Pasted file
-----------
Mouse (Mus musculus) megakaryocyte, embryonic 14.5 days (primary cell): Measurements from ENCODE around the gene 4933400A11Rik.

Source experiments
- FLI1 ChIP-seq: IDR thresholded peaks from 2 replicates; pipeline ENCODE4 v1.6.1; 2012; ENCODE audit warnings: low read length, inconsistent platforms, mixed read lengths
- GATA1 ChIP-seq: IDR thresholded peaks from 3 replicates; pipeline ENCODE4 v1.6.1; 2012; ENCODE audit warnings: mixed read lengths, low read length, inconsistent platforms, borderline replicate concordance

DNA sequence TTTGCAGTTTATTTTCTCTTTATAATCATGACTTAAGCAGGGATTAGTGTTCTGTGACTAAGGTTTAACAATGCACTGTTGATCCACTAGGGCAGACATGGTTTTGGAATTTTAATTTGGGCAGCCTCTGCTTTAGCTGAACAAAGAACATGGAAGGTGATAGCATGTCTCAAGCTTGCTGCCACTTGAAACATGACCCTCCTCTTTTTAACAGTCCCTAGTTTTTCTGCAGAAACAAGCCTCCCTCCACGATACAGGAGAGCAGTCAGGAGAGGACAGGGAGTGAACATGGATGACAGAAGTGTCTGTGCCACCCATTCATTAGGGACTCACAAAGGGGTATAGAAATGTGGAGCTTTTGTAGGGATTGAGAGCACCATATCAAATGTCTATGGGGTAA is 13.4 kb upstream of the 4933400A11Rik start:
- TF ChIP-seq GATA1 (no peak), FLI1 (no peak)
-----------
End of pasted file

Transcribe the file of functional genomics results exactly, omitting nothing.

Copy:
Mouse (Mus musculus) megakaryocyte, embryonic 14.5 days (primary cell): Measurements from ENCODE around the gene 4933400A11Rik.

Source experiments
- FLI1 ChIP-seq: IDR thresholded peaks from 2 replicates; pipeline ENCODE4 v1.6.1; 2012; ENCODE audit warnings: low read length, inconsistent platforms, mixed read lengths
- GATA1 ChIP-seq: IDR thresholded peaks from 3 replicates; pipeline ENCODE4 v1.6.1; 2012; ENCODE audit warnings: mixed read lengths, low read length, inconsistent platforms, borderline replicate concordance

DNA sequence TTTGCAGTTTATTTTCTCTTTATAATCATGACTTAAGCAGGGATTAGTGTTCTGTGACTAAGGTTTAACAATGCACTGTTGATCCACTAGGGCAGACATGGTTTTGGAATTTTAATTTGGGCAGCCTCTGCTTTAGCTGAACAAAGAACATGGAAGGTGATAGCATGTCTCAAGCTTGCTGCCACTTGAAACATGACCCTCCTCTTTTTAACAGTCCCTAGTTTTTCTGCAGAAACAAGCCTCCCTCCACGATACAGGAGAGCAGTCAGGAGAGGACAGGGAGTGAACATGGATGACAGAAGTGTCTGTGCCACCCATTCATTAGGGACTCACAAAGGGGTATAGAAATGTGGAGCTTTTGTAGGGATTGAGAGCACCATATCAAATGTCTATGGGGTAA is 13.4 kb upstream of the 4933400A11Rik start:
- TF ChIP-seq GATA1 (no peak), FLI1 (no peak)